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Geechee Girl

Black Lives Matter

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VelociRapture
1 hour ago, iweartanktops said:

@VelociRapture, you're fine. I would say that "Black people" is totally appropriate. I appreciate your concern to be sensitive to is and our preferences. I can tell your heart is in the right place, so even if you did say something offensive, I would be happy to teach you. 

To the bold, that's precisely what I was trying to say earlier. I think it's important for white people to speak out, because in many cases they will actually be heard. 

I'm a fan of Tim Wise. I read his book, White Like Me, years ago. It's a great book, but certainly a challenging read. It forces you to look at things that can be uncomfortable. 

I can't remember if we actually read that in school or not. It definitely sounds familiar though. I'll see if the library has a copy sometime soon.

And thank you for letting me know it's an ok term. I want to be fair and polite in the language I use - so I want to be sure I'm using a term relatively accepted and approved of. Plus, I feel like it makes me less credible or worth listening to if I don't bother to get terms right to begin with.

And I want to be clear that I feel very badly for the times I've been confronted by casually racist statements and haven't spoken up in response. Being too shocked to say anything really shouldn't be an excuse anymore. I can't promise to always get it right, but I'm going to do the best I can to be a good ally. And I can promise to do my best to raise my kids to be better people as well.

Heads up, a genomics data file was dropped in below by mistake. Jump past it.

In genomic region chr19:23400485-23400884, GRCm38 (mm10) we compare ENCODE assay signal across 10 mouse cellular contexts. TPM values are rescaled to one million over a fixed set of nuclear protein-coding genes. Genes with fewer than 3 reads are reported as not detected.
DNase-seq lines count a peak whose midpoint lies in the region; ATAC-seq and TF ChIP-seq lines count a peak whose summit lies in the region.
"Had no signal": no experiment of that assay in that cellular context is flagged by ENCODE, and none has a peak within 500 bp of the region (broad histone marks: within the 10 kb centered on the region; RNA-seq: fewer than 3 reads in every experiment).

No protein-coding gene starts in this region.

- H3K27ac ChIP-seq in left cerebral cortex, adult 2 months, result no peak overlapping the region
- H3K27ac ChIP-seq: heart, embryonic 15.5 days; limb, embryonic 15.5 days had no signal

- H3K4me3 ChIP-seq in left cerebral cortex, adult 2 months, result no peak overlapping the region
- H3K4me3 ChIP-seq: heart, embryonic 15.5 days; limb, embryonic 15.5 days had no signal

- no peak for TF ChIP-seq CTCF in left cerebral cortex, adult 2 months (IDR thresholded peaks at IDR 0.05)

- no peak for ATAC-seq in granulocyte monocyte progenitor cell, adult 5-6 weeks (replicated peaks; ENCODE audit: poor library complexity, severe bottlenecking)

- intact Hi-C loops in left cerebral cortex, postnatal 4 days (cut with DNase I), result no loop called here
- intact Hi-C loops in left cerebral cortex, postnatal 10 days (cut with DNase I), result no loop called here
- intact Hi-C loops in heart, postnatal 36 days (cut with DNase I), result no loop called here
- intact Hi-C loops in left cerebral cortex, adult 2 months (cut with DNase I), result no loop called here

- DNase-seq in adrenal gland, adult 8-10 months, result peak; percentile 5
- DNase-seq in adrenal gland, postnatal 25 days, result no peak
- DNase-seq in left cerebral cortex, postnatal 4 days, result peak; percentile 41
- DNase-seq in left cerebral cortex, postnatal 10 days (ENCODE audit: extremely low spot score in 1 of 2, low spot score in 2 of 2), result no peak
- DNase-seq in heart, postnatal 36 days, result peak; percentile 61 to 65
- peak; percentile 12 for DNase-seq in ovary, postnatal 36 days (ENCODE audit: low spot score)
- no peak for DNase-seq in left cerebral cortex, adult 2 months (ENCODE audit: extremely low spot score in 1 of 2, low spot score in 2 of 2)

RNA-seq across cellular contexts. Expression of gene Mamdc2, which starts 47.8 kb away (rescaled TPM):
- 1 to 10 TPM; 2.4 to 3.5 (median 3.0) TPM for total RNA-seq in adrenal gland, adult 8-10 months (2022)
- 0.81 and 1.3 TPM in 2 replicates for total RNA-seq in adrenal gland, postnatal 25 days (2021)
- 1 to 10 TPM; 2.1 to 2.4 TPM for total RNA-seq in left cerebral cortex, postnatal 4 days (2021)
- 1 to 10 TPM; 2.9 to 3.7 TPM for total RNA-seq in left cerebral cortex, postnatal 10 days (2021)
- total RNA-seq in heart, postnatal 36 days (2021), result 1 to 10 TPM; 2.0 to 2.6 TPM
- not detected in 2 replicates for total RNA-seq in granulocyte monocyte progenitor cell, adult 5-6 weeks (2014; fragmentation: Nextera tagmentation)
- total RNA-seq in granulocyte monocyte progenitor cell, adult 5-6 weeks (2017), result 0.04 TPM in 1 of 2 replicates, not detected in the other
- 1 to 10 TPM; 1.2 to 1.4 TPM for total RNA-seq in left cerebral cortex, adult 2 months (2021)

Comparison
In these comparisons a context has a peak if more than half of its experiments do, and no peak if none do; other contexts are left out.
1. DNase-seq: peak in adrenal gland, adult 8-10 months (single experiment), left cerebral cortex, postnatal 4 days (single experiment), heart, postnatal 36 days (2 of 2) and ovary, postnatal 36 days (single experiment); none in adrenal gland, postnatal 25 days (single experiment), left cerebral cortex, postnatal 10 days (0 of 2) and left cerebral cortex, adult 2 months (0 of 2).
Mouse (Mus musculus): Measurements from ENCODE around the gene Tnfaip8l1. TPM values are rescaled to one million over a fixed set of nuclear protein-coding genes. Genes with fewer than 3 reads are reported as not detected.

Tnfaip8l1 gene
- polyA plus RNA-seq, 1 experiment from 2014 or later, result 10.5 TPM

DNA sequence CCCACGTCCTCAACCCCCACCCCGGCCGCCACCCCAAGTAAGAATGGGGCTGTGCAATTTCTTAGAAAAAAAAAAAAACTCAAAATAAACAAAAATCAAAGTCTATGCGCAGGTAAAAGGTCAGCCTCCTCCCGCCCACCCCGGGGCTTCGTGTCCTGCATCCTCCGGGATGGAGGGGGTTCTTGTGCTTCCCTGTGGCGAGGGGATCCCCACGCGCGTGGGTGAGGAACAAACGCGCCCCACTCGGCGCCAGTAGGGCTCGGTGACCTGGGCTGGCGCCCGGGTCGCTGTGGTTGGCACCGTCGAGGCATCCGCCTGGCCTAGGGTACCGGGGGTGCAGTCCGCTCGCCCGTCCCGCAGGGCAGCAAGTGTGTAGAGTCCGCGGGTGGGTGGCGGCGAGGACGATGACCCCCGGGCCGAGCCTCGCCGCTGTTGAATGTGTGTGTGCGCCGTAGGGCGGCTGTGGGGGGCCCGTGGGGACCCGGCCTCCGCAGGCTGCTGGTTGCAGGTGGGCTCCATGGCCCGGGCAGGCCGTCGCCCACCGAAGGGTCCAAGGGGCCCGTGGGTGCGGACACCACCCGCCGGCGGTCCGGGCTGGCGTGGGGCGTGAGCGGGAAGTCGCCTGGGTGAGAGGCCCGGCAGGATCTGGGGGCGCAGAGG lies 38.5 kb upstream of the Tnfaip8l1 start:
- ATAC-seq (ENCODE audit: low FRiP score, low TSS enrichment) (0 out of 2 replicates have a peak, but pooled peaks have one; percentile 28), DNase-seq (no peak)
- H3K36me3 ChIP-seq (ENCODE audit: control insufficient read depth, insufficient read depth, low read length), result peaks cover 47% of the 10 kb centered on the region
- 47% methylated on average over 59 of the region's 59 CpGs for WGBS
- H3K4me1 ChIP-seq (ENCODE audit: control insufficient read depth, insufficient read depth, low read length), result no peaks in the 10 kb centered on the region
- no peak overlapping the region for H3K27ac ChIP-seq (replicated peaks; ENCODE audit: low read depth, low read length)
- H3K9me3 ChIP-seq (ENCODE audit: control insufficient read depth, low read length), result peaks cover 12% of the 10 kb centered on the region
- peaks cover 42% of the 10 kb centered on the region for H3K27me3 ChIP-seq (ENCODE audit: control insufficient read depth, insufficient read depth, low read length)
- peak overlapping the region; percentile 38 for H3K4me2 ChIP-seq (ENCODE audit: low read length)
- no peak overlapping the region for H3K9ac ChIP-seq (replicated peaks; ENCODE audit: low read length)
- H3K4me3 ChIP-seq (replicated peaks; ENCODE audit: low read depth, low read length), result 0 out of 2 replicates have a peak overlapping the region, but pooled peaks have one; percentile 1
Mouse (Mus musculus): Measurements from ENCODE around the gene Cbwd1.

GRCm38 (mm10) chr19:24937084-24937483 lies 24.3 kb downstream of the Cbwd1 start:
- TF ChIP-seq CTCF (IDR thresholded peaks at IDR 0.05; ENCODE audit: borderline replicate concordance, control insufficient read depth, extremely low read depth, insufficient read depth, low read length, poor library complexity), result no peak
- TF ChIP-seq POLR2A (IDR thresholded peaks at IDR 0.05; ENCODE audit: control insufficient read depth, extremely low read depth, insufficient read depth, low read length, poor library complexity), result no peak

@MeridaeI agree that things have improved with time. But I also realize that nothing is perfect and casual or unrecognized racism is just as harmful as blatant or institutional racism can be.

I do agree that we need to work together to find solutions - whether it's stricter screening and training for Cops or changing laws to help promote fair educational opportunities. But it's also going to be a personal battle that each and everyone of us will have to fight on a daily basis too. It's not going to be easy at all because many people have lived decades doing and thinking the same things that they may not even realize is racist. But I do encourage everyone - of all colors - to do what they can to try to better themselves and their attitudes towards others. The more people whose minds and hearts are changed the easier it will be to find solutions together.

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Jucifer

We all have our own views of the world and its people, which (I think) is formed by our upbringing and experiences in life. 

I wonder if racism is really a symptom of an inherent inability to accept other points of view. 

I am old enough to know that I am not an expert in everything. ;)  If I have a medical problem I see a doctor.  If I have a tax problem, I discuss it with my accountant.

If I want to know the experience of people of other races and sexes and ages, I ask them- and I listen.  I'm also aware that one person can't speak for an entire group of people.  It's complicated and I wonder when this stuff will finally become a thing of the past.  

 

 

 

Edited by Jucifer

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sophie10130
1 hour ago, Jucifer said: